1993). It thus seems important to examine the effects of threat
manipulation on interpretive bias. Therefore, half the partici-
pants were assigned to a speech condition, and half were
assigned to a no-speech condition.
On the basis of cognitive models of social phobia (Clark &
Wells, 1995; Rapee & Heimberg, 1997), we hypothesized that
socially anxious individuals would interpret neutral faces in a
negative manner (i.e., they would show relative facilitation in
target detection when the target appears at the location that they
learned to associate with the negative faces following a neutral
K. Lira Yoon, Department of Psychology, Northwestern University;
Richard E. Zinbarg, Department of Psychology, Northwestern University;
and The Family Institute, Northwestern University.
Correspondence concerning this article should be addressed to K. Lira
Yoon, who is now at the Department of Psychology, University of Miami,
P.O. Box248185,Coral Gables,
Journal of Abnormal Psychology
2008, Vol. 117, No. 3, 680–685
Copyright 2008 by the American Psychological Association
0021-843X/08/$12.00 DOI: 10.1037/0021-843X.117.3.680
One hundred sixteen introductory psychology students com-
pleted the Social Phobia Scale (SPS; Mattick & Clarke, 1998)
during an initial group testing session. Sixty students who scored
in the top (SPS ? 18) or bottom (SPS ? 7) 25th percentile on the
SPS were then chosen to participate in the study as part of a course
requirement. Due to technical failure, 11 participants were unable
to complete the incidental learning task. In addition, 2 participants
had at least one missing cell and thus were excluded from analyses.
The loss of data was spread evenly across SA level (i.e., 7
participants in the low-SA group and 6 in the high-SA group). The
final sample consisted of 47 participants (35 female), with 23 (17
female) low-SA (SPS, M ? 5.91, SD ? 3.73) and 24 (18 female)
high-SA participants (SPS, M ? 28.75, SD ? 8.36). About two
thirds of our high-SA participants met or exceeded the score of 26
suggested by Peters (2000) to identify those with social anxiety
levels of fear of scrutiny when performing a task or being observed
by others and has adequate reliability and concurrent validity.
Participants also completed the Beck Depression Inventory (BDI;
Beck, Ward, Mendelson, Mock, & Erbaugh, 1961), which has
adequate reliability and has been extensively validated (e.g., Beck,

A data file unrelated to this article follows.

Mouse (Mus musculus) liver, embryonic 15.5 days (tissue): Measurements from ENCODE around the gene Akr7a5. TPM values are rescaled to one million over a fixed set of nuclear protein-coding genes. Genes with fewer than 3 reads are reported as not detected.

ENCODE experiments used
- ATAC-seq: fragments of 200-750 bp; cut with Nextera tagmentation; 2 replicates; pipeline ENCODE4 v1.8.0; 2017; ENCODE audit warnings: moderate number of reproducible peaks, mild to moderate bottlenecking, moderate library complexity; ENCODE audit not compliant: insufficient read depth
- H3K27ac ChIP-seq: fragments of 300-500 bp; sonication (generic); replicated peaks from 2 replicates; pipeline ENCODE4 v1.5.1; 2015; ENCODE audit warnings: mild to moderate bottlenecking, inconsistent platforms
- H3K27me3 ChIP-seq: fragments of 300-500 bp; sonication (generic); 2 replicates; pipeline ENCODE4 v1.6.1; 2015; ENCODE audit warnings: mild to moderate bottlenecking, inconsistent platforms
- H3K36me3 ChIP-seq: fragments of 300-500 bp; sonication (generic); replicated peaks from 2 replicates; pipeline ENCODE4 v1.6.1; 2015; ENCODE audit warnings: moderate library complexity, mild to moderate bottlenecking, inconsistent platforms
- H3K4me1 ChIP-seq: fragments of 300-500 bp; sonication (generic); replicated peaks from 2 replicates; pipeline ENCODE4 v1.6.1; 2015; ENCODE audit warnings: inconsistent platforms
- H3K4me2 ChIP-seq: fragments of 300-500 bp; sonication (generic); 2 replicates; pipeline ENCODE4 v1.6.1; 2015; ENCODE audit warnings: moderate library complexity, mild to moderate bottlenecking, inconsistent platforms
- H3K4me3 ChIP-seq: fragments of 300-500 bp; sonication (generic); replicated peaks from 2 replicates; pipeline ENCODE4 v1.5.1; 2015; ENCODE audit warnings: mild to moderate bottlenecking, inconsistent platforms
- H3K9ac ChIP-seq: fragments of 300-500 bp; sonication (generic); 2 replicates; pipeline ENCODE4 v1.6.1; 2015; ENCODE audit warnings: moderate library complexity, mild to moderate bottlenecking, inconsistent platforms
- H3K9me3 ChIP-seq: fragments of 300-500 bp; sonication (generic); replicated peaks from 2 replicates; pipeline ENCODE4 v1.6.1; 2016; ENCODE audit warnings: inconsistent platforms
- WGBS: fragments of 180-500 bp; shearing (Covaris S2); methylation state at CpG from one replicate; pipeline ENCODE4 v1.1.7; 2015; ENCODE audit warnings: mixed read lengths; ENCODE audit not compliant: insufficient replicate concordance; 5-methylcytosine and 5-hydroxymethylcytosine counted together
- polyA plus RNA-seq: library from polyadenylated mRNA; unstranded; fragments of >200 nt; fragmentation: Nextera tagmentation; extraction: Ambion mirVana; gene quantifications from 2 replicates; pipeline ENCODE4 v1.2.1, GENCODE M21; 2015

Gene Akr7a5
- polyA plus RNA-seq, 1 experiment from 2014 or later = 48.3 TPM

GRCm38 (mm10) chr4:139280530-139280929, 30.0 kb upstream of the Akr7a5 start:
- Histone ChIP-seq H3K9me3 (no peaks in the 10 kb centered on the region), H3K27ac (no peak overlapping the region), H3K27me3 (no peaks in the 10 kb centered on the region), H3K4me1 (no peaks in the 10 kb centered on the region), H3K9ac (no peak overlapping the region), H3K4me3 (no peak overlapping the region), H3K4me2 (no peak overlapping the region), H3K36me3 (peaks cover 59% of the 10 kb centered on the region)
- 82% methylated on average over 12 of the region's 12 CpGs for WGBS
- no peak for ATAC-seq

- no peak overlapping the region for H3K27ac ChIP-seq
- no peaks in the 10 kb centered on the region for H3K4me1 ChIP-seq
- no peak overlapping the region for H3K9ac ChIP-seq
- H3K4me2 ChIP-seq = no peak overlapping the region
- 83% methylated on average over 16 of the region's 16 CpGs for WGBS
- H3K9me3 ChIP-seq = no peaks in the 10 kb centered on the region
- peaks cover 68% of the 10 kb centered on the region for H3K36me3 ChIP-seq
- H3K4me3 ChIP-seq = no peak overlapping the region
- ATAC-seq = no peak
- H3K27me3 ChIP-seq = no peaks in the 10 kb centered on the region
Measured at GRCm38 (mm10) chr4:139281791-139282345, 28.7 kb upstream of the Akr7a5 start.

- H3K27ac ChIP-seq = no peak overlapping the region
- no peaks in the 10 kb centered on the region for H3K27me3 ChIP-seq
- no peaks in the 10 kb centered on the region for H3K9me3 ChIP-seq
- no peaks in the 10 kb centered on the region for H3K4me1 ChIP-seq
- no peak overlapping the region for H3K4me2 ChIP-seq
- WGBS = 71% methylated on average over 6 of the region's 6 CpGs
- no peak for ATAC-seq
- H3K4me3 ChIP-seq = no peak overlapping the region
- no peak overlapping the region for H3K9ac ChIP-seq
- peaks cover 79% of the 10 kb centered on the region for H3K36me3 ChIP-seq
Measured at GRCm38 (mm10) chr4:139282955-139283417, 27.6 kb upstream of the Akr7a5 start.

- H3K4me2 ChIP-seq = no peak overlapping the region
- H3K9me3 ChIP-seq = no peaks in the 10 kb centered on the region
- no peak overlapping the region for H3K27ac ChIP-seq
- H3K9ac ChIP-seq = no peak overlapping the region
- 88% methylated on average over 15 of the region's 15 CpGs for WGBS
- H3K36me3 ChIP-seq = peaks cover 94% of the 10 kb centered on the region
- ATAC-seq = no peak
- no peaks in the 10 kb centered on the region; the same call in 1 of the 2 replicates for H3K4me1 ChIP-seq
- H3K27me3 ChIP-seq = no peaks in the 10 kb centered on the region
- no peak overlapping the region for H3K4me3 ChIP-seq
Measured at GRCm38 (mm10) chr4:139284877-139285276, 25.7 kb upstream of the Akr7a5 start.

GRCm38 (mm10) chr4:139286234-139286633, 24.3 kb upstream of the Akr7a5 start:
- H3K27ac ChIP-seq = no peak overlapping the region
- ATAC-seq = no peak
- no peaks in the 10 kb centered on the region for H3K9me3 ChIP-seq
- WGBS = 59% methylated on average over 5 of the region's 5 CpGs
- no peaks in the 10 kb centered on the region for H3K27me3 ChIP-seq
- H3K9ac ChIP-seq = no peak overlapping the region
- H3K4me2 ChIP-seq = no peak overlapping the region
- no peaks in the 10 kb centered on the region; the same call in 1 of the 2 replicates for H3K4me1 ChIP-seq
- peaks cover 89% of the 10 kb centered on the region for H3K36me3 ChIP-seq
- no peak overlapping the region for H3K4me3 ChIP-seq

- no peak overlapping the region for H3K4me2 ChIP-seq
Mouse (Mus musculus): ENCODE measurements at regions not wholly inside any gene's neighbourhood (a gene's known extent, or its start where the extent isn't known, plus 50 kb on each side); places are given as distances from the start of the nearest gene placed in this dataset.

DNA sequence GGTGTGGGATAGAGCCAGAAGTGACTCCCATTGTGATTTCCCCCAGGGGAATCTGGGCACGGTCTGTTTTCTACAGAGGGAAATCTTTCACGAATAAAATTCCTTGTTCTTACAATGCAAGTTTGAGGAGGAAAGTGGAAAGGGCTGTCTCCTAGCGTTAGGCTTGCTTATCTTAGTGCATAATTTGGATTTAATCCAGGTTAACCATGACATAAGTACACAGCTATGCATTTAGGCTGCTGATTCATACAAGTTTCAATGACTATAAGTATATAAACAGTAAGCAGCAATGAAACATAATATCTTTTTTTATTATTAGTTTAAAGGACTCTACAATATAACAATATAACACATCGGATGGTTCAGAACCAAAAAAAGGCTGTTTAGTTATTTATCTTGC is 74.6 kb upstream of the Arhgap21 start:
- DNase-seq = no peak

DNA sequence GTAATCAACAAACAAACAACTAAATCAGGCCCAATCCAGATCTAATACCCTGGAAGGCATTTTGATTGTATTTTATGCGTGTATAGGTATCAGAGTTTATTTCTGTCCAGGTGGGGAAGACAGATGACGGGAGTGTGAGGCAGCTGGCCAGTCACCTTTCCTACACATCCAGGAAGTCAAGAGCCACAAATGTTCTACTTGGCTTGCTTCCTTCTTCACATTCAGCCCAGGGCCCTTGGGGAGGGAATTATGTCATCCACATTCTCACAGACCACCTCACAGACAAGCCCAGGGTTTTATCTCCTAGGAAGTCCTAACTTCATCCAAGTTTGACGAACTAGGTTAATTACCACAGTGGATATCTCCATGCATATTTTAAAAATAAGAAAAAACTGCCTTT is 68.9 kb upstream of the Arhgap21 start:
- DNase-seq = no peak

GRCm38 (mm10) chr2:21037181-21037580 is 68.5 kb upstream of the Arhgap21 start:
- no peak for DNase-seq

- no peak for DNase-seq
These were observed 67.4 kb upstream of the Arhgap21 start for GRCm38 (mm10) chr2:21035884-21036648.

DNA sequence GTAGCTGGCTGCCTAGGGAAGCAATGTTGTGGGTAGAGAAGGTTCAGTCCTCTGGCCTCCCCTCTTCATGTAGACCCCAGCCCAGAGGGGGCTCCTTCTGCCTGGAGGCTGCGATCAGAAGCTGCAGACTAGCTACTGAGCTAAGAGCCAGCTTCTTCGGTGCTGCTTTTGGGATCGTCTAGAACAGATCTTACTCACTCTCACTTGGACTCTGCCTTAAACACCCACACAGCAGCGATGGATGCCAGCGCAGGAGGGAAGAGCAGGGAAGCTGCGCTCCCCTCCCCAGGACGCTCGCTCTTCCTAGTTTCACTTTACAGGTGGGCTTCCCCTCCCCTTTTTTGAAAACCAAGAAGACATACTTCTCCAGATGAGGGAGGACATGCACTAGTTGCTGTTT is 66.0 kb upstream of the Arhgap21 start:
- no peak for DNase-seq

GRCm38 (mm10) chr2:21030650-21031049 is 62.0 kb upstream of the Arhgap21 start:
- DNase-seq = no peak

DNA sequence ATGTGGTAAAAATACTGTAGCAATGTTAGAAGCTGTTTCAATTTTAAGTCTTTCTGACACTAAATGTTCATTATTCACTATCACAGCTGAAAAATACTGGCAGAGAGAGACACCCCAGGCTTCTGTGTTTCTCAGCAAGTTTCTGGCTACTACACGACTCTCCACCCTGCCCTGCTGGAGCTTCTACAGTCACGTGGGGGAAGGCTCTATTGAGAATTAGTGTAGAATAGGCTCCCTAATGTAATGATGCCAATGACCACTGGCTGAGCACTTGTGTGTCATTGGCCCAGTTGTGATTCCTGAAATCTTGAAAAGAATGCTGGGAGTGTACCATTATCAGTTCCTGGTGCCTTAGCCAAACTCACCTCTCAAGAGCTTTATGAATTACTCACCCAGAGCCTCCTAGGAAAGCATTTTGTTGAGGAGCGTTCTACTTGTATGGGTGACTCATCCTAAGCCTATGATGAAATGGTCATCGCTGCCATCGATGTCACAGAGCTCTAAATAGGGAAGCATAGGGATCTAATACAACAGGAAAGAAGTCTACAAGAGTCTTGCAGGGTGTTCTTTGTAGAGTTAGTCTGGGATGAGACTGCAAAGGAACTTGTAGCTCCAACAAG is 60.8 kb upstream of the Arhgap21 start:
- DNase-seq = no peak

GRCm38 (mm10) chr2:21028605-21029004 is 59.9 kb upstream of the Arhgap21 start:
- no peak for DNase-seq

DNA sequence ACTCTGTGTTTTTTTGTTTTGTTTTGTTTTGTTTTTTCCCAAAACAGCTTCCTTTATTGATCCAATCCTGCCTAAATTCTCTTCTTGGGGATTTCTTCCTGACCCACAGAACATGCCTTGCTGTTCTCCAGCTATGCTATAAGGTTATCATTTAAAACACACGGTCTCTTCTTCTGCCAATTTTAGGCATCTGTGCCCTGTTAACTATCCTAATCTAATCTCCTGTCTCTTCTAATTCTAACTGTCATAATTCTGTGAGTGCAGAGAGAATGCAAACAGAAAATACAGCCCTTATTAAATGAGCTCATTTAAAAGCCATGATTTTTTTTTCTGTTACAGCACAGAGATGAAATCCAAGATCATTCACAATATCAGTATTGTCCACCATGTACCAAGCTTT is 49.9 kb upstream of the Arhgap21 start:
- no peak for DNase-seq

Steer, & Garbin, 1988). Alpha in the current study equaled .93 for
the SPS and .87 for the BDI. Participants’ state anxiety level was
measured by a single item (“How anxious do you feel right now?”)
on a 0 (not at all) to 9 (extremely) scale on the computer.
Angry, disgusted, happy, and neutral faces were
obtained from Ekman and Friesen’s (1976) Pictures of Facial
Affect. Fourteen models (8 female, 6 male) posed for each facial
affect, resulting in a total of 56 different facial stimuli. Eight
neutral pictures appeared once, and the other 6 appeared twice; 6
happy pictures appeared eight times, and the other 8 appeared nine
times; 10 angry pictures and 10 pictures showing disgust appeared
four times, and the remaining 4 angry and 4 disgusted pictures
appeared five times.
The SPS assesses a participant’s typical
Incidental Learning Task
The task consisted of a learning phase and a testing phase. Each
trial consisted of a 500-ms fixation point, a facial picture (cue)
presented for 675 ms that was followed immediately by a target
(letter L), and a question that asked the participant whether the
person in the picture was a man or a woman to ensure attention to
During the learning phase, the cue was either negative (i.e., an
angry or a disgusted face) or positive (i.e., a happy face). Once the
cue disappeared, the target appeared at any of four premarked
positions on the computer screen (see Figure 1). When the cue was
negative, the target appeared at either the top or the bottom two
locations (i.e., negative location) on 80% of the trials. The side